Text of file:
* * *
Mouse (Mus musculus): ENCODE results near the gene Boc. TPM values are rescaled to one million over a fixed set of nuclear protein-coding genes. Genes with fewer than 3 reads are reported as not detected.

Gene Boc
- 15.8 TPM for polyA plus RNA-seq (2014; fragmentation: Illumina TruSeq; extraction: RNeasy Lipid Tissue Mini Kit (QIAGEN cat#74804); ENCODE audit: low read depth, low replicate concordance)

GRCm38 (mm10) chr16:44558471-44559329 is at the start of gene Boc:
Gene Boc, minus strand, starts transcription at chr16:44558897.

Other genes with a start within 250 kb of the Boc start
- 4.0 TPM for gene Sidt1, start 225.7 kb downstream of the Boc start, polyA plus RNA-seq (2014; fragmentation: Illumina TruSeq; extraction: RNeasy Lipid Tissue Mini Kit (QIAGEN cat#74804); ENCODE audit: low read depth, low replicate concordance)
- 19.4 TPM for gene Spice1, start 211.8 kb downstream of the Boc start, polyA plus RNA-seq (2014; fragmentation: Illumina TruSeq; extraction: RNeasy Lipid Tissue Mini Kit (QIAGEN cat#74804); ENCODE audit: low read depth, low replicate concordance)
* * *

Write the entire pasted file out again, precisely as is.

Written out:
Mouse (Mus musculus): ENCODE results near the gene Boc. TPM values are rescaled to one million over a fixed set of nuclear protein-coding genes. Genes with fewer than 3 reads are reported as not detected.

Gene Boc
- 15.8 TPM for polyA plus RNA-seq (2014; fragmentation: Illumina TruSeq; extraction: RNeasy Lipid Tissue Mini Kit (QIAGEN cat#74804); ENCODE audit: low read depth, low replicate concordance)

GRCm38 (mm10) chr16:44558471-44559329 is at the start of gene Boc:
Gene Boc, minus strand, starts transcription at chr16:44558897.

Other genes with a start within 250 kb of the Boc start
- 4.0 TPM for gene Sidt1, start 225.7 kb downstream of the Boc start, polyA plus RNA-seq (2014; fragmentation: Illumina TruSeq; extraction: RNeasy Lipid Tissue Mini Kit (QIAGEN cat#74804); ENCODE audit: low read depth, low replicate concordance)
- 19.4 TPM for gene Spice1, start 211.8 kb downstream of the Boc start, polyA plus RNA-seq (2014; fragmentation: Illumina TruSeq; extraction: RNeasy Lipid Tissue Mini Kit (QIAGEN cat#74804); ENCODE audit: low read depth, low replicate concordance)